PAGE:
Big Strides with Small Uphill Steps

“Million Hearts,” which launched in 2012, is a national initiative by the Centers for Disease Control and Prevention (CDC) and the Centers for Medicare & Medicaid Services (CMS). Its 5-year aim was to prevent a million acute cardiovascular events by improving specific cardiovascular disease risk factors. Although current data suggest that they achieved only about half their goal, they may still have prevented as many as 500,000 cardiovascular events – a major accomplishment.

A new JAMA Viewpoint by Wright and colleagues discusses Million Hearts 2022, the strengthened initiative which began in 2017. More than 200 community health centers have earned recognition from the Health Resources & Services Administration (HHS) for exceeding 70% performance on aspirin use, blood pressure control, and smoking cessation. I’ve been following the initiative because I love its bold simplicity.

The successful Million Hearts campaign focuses on 3 basic things that no one would disagree with. That’s why, to improve the outcome of patients with lower extremity ulcers, the US Wound Registry decided to focus on 3 simple things: arterial screening of all patients with lower extremity wounds and ulcers, adequate venous leg ulcer (VLU) compression, and appropriate diabetic foot ulcer (DFU) off-loading. In the first year of the USWR “Do the Right Thing™” initiative (2017) we showed that honestly-reported VLU and DFU healing rates improved by 10%.

The Million Hearts campaign demonstrates that big wins can be achieved with small steps. What isn’t obvious is that those small steps are supported by a massive federal infrastructure and millions of federal dollars. It’s likely that you or your institution are participating in Million Hearts because there are dividends for hospitals and practitioners who do, not limited to recognition as a “Champion” or “Partner” on the attractive website. The individual activities (e.g. encouraging smoking cessation) are quality measures under the Merit Based Incentive Payment System (MIPS). Every possible federal or state quality program is on board, as are the relevant medical specialties. Take a look at the website. It’s downright sexy to be part of this program.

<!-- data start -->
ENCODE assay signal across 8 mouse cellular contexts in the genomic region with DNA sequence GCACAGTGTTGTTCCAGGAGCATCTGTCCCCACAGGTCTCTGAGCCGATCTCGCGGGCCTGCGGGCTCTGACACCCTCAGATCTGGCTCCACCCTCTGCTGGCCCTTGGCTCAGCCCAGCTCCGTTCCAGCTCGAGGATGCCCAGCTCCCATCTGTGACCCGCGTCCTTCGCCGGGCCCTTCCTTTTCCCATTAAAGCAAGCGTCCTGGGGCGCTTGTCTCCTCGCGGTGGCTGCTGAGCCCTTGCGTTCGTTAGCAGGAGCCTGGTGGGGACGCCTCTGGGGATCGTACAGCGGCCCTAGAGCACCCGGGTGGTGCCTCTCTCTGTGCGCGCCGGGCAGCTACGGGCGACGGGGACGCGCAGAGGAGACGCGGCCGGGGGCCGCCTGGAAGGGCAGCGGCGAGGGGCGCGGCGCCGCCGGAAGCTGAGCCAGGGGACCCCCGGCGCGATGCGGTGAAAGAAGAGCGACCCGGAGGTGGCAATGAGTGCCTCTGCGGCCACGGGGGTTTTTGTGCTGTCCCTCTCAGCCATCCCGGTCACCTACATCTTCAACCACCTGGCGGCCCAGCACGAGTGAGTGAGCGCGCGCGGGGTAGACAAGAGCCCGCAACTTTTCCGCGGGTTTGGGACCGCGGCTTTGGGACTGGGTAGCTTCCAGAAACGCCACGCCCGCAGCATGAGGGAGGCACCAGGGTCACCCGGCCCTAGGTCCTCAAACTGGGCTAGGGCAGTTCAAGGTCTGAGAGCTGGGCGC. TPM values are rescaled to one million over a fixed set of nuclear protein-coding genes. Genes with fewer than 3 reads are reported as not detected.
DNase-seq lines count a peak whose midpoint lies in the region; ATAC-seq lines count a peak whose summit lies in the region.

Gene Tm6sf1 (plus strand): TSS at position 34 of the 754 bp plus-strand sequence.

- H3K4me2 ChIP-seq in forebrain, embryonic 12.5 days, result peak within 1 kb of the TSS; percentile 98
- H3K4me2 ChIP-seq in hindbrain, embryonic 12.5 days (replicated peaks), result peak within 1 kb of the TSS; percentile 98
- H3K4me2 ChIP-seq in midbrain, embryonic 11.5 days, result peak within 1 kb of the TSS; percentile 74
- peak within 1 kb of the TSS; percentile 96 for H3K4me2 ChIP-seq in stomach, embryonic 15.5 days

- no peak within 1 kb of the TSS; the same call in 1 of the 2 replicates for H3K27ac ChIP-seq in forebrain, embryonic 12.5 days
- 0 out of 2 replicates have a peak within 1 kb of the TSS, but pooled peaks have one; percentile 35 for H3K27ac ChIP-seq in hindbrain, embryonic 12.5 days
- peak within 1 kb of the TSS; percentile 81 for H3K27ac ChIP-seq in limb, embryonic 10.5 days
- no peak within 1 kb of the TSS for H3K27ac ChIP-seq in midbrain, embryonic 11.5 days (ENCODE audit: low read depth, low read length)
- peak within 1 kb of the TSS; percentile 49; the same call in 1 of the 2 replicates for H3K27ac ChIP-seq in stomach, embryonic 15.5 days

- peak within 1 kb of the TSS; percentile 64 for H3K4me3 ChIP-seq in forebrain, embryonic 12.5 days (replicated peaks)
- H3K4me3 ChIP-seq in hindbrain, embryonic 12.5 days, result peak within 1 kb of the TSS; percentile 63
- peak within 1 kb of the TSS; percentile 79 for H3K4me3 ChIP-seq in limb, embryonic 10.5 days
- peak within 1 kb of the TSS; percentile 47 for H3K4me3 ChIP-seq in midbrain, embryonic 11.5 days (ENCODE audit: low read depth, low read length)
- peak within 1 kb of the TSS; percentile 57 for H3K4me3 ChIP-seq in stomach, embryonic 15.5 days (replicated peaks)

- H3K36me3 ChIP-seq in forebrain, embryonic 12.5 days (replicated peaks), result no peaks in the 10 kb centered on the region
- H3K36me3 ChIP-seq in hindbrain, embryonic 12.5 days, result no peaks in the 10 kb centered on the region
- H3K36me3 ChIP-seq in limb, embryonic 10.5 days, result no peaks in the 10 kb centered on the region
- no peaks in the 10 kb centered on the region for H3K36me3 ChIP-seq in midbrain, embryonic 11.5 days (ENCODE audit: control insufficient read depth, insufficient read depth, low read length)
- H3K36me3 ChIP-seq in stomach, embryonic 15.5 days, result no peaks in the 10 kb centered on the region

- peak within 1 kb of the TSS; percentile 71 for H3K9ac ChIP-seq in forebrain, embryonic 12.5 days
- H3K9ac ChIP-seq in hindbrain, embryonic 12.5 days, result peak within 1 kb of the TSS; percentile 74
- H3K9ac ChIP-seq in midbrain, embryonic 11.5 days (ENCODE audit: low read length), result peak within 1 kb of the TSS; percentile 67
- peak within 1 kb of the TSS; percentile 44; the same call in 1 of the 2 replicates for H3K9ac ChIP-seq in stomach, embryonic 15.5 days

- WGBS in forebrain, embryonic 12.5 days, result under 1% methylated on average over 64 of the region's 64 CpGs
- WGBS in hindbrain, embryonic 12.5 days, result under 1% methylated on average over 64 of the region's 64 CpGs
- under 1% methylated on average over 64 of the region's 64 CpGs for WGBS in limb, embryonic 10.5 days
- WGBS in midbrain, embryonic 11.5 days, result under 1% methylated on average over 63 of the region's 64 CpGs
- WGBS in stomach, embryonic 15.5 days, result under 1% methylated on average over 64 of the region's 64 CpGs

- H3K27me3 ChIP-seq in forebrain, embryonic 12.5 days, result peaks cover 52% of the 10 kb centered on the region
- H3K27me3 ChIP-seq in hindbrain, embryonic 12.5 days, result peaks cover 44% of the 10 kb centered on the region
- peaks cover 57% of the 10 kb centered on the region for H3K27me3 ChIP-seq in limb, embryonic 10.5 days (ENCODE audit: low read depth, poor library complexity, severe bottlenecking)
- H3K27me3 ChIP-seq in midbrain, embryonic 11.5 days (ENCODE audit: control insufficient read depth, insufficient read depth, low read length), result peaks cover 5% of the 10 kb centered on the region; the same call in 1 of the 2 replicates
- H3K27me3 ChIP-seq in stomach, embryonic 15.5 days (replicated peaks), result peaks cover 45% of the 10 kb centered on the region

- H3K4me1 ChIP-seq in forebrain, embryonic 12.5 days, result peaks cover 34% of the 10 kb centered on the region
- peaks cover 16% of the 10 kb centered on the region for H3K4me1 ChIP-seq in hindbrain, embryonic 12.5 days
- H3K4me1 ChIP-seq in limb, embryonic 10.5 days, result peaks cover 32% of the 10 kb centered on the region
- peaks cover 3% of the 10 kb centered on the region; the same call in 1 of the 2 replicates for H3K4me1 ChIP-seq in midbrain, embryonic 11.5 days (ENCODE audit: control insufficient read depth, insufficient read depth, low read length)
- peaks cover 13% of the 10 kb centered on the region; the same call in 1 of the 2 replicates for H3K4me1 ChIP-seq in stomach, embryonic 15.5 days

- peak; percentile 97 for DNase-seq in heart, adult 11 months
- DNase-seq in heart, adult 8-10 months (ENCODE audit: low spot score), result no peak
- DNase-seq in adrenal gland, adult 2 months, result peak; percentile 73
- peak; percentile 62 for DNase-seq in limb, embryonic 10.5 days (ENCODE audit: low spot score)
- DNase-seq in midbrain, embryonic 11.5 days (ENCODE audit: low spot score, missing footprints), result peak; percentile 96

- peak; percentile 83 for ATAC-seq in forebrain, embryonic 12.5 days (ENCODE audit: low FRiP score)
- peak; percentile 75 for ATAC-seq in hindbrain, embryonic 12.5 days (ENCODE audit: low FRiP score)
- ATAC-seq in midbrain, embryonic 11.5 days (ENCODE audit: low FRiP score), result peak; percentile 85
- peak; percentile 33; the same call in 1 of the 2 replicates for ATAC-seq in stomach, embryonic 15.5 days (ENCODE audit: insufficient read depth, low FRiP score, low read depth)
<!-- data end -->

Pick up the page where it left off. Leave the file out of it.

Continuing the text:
In contrast, consider that chronic wounds may cost CMS more than $94 Billion a year; the prevalence of chronic wounds among Medicare beneficiaries is higher than heart failure and the mortality rate of major amputations is worse than most cancers. However, there are no quality measures relevant to chronic wounds in MIPS and the CDC doesn’t have a “Million Legs” campaign. CMS doesn’t recognize any “Champions in Limb Salvage.” In 2017, a small group of dedicated wound care practitioners actually paid to report those 3 USWR Qualified Clinical Data Registry (QCDR) measures to CMS. However, we can prove that the outcomes of their patients were better than practitioners who didn’t report these 3 QCDR measures, even though these simple interventions are considered the “standard of care.” Unfortunately this means that the standard of care is not being implemented routinely for either cardiovascular disease prevention or leg ulcer management. It also means that there’s an opportunity to make big strides in the outcome of patients with lower extremity ulcerations with only a few small steps.

If mortality and amputation rate among patients with leg ulcers are going to improve, it will only be through the activism of wound care practitioners. It won’t be through a program supported by HHS, promoted by the CDC, or funded by federal dollars. It will be accomplished in spite of the barriers erected by hospitals and electronic medical records vendors that continue to block registry participation. CMS is not going to recognize wound care relevant quality measures at the national level. There won’t be a beautiful, federally funded website recognizing practitioners who provide exemplary care and directing patients or payers to those practices. No wound care clinical association is ever going to promote this program, and no manufacturers are going to help fund it. Nevertheless, a group of committed practitioners and several small wound care management companies dedicated to quality of care are going to Do the Right Thing. Because that’s just what we do. We have already proved we can make big strides with small steps. However, there’s no denying that it would be easier to take these small steps if they weren’t all uphill.


Million Hearts 2022 Small Steps Are Needed for Cardiovascular Disease Prevention
Janet S. Wright, MD1; Hilary K. Wall, MPH1; Matthew D. Ritchey, PT, DPT, OCS, MPH1

AMA. 2018;320(18):1857-1858. doi:10.1001/jama.2018.13326